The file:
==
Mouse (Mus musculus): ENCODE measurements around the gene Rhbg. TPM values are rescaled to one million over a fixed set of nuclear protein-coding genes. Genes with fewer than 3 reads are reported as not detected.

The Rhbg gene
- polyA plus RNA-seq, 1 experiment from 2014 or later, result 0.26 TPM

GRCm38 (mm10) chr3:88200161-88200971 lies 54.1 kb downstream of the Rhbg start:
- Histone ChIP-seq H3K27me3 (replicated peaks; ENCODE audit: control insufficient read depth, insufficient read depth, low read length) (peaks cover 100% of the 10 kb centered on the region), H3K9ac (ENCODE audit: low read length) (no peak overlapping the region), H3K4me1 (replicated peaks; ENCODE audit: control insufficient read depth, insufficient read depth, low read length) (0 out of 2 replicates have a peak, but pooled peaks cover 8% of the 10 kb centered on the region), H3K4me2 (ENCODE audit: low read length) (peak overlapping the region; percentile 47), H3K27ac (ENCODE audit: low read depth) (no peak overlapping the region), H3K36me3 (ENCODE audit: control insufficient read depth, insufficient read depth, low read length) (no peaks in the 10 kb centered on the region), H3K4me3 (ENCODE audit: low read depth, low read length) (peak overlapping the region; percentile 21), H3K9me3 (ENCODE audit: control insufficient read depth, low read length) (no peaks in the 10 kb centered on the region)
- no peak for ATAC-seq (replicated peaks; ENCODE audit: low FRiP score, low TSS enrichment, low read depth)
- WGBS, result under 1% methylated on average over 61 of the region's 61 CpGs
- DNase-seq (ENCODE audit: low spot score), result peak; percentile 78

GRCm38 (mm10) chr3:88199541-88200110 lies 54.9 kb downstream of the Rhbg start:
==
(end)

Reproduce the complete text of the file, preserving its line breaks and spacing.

Mouse (Mus musculus): ENCODE measurements around the gene Rhbg. TPM values are rescaled to one million over a fixed set of nuclear protein-coding genes. Genes with fewer than 3 reads are reported as not detected.

The Rhbg gene
- polyA plus RNA-seq, 1 experiment from 2014 or later, result 0.26 TPM

GRCm38 (mm10) chr3:88200161-88200971 lies 54.1 kb downstream of the Rhbg start:
- Histone ChIP-seq H3K27me3 (replicated peaks; ENCODE audit: control insufficient read depth, insufficient read depth, low read length) (peaks cover 100% of the 10 kb centered on the region), H3K9ac (ENCODE audit: low read length) (no peak overlapping the region), H3K4me1 (replicated peaks; ENCODE audit: control insufficient read depth, insufficient read depth, low read length) (0 out of 2 replicates have a peak, but pooled peaks cover 8% of the 10 kb centered on the region), H3K4me2 (ENCODE audit: low read length) (peak overlapping the region; percentile 47), H3K27ac (ENCODE audit: low read depth) (no peak overlapping the region), H3K36me3 (ENCODE audit: control insufficient read depth, insufficient read depth, low read length) (no peaks in the 10 kb centered on the region), H3K4me3 (ENCODE audit: low read depth, low read length) (peak overlapping the region; percentile 21), H3K9me3 (ENCODE audit: control insufficient read depth, low read length) (no peaks in the 10 kb centered on the region)
- no peak for ATAC-seq (replicated peaks; ENCODE audit: low FRiP score, low TSS enrichment, low read depth)
- WGBS, result under 1% methylated on average over 61 of the region's 61 CpGs
- DNase-seq (ENCODE audit: low spot score), result peak; percentile 78

GRCm38 (mm10) chr3:88199541-88200110 lies 54.9 kb downstream of the Rhbg start: